Severe COVID-19 may result in premature aging in recovered patients
People affected by coronavirus disease 2019 (COVID-19) caused by severe acute respiratory syndrome coronavirus 2 (SARS-CoV-2) primarily suffer from respiratory illness. However, COVID-19 has also been reported to cause neurological symptoms in certain sections of the affected population.
Neuroimaging and cognitive screening have identified that COVID-19 induces impairment of the frontal cortex, which plays a vital role in cognitive function. It has also been suggested that COVID-19 results in long-term cognitive impairment. However, the molecular changes induced by COVID-19 that lead to cognitive impairment are yet to be investigated.
Natural aging results in decreased frontal cortex activity that may lead to a cognitive deficit. The molecular signatures associated with aging in the human brain are increased immune signaling and decreased synaptic activity.
As COVID-19 has been found to cause frontal cortex impairment similar to aging, the scientists in a recent study attempted to investigate if severe COVID-19 resulted in aging-related molecular signatures in the brain. The findings from this study are published as a preprint on the medRxiv* server.
Severe COVID-19 infection causes distinct global transcriptomic changes in the frontal cortex
In the study, whole transcriptomic analyses were performed on the postmortem frontal cortex of twelve COVID-19 patients compared with twelve age-matched and sex-matched uninfected controls.
Clustering analysis via t-distributed stochastic neighbor embedding (TSNE) was performed, which indicated that the transcriptomic profiles of COVID-19 patients were distinct from the controls. Interestingly, the transcriptomic profiles of two of the controls were aged 71 and 84 were found to be similar to that of the COVID-19 patients.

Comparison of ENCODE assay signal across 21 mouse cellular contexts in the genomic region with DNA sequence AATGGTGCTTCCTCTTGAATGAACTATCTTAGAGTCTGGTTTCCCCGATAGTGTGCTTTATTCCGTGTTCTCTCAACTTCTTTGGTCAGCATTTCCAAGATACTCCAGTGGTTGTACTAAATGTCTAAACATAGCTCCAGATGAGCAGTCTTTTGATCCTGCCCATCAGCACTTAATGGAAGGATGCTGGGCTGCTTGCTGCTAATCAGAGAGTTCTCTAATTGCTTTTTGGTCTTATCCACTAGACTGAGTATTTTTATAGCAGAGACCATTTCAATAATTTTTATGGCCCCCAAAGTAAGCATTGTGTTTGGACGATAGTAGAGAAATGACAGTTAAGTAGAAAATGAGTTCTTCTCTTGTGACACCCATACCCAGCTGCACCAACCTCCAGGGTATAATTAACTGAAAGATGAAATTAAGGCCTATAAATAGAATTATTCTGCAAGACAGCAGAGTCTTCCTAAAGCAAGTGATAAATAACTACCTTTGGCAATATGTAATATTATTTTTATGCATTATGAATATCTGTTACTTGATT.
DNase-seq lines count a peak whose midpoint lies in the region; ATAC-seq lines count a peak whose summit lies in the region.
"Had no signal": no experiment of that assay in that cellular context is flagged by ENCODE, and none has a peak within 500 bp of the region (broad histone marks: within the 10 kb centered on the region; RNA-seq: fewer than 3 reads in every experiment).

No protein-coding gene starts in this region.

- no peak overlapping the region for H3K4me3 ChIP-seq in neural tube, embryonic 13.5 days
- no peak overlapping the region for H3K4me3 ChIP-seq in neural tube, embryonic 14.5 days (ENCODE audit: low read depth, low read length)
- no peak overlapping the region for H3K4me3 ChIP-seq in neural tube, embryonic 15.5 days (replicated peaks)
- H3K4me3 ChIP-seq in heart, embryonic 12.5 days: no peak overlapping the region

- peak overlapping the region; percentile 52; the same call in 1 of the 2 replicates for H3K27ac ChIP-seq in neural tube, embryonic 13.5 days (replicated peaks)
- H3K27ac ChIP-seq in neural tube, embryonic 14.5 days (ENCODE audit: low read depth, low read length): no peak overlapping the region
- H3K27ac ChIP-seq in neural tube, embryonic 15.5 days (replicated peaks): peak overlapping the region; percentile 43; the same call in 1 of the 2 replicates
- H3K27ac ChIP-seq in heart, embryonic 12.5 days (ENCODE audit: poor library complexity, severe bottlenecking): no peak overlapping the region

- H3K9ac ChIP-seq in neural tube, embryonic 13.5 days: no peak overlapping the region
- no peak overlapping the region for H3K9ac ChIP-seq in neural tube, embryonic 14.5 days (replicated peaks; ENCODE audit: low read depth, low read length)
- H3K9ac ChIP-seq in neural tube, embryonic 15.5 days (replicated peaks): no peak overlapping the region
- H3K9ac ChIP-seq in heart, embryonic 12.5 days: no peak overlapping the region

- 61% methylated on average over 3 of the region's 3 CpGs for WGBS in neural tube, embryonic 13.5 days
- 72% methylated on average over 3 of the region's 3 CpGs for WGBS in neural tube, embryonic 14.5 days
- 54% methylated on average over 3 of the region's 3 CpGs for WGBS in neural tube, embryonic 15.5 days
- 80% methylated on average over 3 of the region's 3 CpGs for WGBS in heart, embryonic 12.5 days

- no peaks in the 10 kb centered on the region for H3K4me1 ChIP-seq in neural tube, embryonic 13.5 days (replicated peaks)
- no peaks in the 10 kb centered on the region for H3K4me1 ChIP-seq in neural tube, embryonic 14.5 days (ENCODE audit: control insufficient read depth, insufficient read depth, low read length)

Quantitative PCR (qPCR) analysis showed the absence of SARS-CoV-2 in the frontal cortex of both the COVID-19 patients and controls at the time of death. This indicates that the gene expression changes observed in COVID-19 patients were not due to the direct action of the virus on the frontal cortex.
Further, the scientists identified 2,809 differentially expressed genes (DEGs) bearing unique Ensembl gene IDs when the COVID-19 transcriptomic profiles were compared to age-matched and sex-matched controls. Amongst the DEGs, 1,397 were found to be upregulated, and 1,412 were downregulated.
Circulating calprotectin levels is a biomarker that distinguishes severe COVID-19 from mild disease and in the present study, S100A8/S100A9 genes that encode calprotectin were upregulated in COVID-19 patient cohort.
Further, similar to earlier reports in COVID-19 patients, SYNGR1 levels were downregulated in the patient cohort. The gene expression changes in COVID-19 patients observed in this study correlate with evidence from previous reports.
Differentially expressed genes in the frontal cortex of severe COVID-19 patients are similar to those induced by aging
Pathway enrichment analysis was performed using annotated Gene Ontology (GO) Biological processes to establish the functional roles of the observed gene expression changes in the transcriptome. In this analysis, the input gene set is compared with each of the terms or bins in the GO and a statistical test is performed for each term or bin to determine if it is enriched for the input genes.